Member

Mike,

I can write a simple and plain answer - or, if you boost your question by giving me 30 connects today (which will be 35 tomorrow) - I can write something enticing and useful for your readers. 

feed_my_eyes
Member

I'm not sure that I understand the difference between "seasonal work" and just, well, freelancing? I don't think that anyone becomes a freelancer assuming that they're going to steadily get 40 hours of work per week, week in and and week out, so I don't see any problem there.

 

I do find that there are seasonal lulls, specifically around Christmas and for the whole month of August. As you say, companies might delay starting projects because some of their employees are on holiday, but I find that the people who normally initiate the projects are also on holiday themselves, so even though they know that I could pick up the slack, the work just isn't there.

 

But it's possible that you have more of a long-term contract scenario in mind? I'm in the Talent Scout programme and I see that most of the opportunities there are for companies who need freelancers to do a 30-40 hour work week for 2-3 months at a time. Personally, I have around 20 regular clients and a bunch of semi-regular clients who each give me anywhere from 10-30 hours of work per month, so I wouldn't be able to commit to working for only one client for several months. I suspect that many other freelancers are in the same boat, so a situation like that would probably only attract newer freelancers who don't already have a client base.

etrusca
Member

I prefer a few long term  and many short term clients

rockcy
Member

I would prefer a long-term contract, but seasonal work is fine if I don't have a full schedule.

 

Profile: https://www.upwork.com/freelancers/samuelotomewo

Mike, the way you describe 'seasonal' work in your original post reminds me more of temp work than freelancing. I guess there are FLs working in categories that might be brought in as temps to keep routine operations going while regular staff are on vacation. But that isn't relevant to the work I do, or that of most FLs I personall am acquainted with. As Christine said, to the extent things vary by holiday season, it's my clients who are apt to be out of pocket then. In any case, there are seasonal aspects to the work I do but they vary by client depending on the industries they target. For one who manufactures an after-market item for the RV and marine markets, activity waxes and wanes at certain times of the year. Another that is in the pesticide business has a different cycle. Some are fairly evenly active year-round, with any fluctuations driven by their internal fiscal processes. So, 'seasonal' isn't really a relevant construct for me.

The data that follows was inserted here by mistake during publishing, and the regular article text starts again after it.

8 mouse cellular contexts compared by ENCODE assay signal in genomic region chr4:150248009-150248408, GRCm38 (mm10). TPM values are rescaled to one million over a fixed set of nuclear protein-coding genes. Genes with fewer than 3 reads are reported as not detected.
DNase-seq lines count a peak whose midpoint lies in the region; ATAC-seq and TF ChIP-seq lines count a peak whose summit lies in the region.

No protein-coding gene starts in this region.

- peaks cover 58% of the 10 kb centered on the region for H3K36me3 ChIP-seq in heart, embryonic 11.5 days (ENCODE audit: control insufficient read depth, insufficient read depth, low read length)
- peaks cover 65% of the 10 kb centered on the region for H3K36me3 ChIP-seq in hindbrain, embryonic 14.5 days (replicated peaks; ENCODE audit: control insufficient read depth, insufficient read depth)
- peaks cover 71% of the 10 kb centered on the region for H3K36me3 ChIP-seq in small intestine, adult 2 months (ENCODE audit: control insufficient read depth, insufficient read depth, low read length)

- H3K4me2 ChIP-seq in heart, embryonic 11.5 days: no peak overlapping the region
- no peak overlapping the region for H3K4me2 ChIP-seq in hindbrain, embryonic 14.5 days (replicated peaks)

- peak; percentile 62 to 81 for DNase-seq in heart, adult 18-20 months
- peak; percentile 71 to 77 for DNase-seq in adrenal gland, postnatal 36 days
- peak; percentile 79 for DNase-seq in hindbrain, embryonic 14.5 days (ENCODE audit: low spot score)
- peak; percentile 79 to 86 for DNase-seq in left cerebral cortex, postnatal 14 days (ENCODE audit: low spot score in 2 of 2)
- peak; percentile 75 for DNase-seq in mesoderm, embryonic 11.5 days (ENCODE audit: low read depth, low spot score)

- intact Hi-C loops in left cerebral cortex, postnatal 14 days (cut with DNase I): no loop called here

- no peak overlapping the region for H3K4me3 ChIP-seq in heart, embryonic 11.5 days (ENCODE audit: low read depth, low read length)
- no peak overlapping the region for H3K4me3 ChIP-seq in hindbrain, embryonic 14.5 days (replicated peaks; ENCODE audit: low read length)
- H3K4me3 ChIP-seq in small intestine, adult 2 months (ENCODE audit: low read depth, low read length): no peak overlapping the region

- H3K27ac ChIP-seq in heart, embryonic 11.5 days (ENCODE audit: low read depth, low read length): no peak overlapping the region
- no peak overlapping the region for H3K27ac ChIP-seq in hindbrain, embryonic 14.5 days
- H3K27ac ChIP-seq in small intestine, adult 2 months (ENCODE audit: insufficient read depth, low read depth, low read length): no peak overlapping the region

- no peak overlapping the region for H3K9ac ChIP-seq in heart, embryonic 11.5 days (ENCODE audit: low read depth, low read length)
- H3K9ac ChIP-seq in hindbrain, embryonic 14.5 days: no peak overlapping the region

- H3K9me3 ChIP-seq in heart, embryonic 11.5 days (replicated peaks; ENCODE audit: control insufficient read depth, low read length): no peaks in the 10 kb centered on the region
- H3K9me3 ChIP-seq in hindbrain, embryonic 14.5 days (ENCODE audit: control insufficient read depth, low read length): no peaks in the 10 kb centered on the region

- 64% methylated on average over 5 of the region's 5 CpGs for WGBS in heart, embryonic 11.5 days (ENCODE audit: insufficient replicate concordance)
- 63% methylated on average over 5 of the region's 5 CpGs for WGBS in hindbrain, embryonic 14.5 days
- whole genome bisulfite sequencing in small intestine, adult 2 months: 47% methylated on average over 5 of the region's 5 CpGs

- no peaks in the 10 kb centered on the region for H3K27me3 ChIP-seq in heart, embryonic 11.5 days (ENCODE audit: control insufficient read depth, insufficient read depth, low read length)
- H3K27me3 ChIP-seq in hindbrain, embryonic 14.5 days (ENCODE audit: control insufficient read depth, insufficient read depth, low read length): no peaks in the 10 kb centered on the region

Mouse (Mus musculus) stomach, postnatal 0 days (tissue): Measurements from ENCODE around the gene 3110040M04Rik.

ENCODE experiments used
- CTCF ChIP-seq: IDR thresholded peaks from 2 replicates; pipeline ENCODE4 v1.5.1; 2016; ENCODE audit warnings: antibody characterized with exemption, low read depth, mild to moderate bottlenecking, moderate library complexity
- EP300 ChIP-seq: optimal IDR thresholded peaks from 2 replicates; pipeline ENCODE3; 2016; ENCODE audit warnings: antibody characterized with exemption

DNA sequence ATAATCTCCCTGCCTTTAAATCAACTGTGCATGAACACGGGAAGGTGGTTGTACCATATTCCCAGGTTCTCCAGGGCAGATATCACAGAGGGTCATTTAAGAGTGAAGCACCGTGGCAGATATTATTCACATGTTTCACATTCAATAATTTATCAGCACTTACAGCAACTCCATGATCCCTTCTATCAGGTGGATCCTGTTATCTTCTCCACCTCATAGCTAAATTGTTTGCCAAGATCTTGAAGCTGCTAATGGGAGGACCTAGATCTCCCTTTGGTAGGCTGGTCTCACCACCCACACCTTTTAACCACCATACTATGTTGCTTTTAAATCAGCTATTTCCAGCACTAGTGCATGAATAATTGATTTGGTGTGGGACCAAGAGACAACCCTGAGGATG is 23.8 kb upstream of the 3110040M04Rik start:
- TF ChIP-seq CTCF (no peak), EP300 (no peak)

marc_compte
Member

As the name indicates, a seasonal job is not defined by its length but by its relation to a particular season that repeats every year more or less at the same time.

 

Serving tables during the tourist season is a seasonal job. Doing small gigs that come at any given time during the year is not a seasonal job, it is just a short-term job or, simply, a gig.

 

If you have a client that gives you 20 hours of work every year during the same season for 10 years, that is a long-term relationship with a short-term job that happens to be seasonal.

 

The good thing about seasonal jobs is that you can predict when you may be getting busy and plan accordingly, but that's about it for me. What is most important is to have a long-term relationship. In second place, I'd go for a long-term (but part-time) job, although recurring short-term jobs are also interesting to me.


Mike J wrote:

 

I'm putting together a blog post on the topic and would love any insights! If you're open to work this summer, share your thoughts and include a link to your profile (make sure it's not set to private) and you might be mentioned in the blog post!


I strenuously object to the notion of a carrot of promotion being dangled in front of professionals, and to the subjective promotion of freelancer accounts that already start out severely self-selected.

If Upwork intends to promote "seasonal" hiring to clients, that should be one coordinated aspect of the overall marketing stategy, promulgated through standard business channels; and, as in all cases, should be about matching the best talent to client needs. How we "feel" about such work means nothing. If posts match our careers, we apply; if they don't, we don't.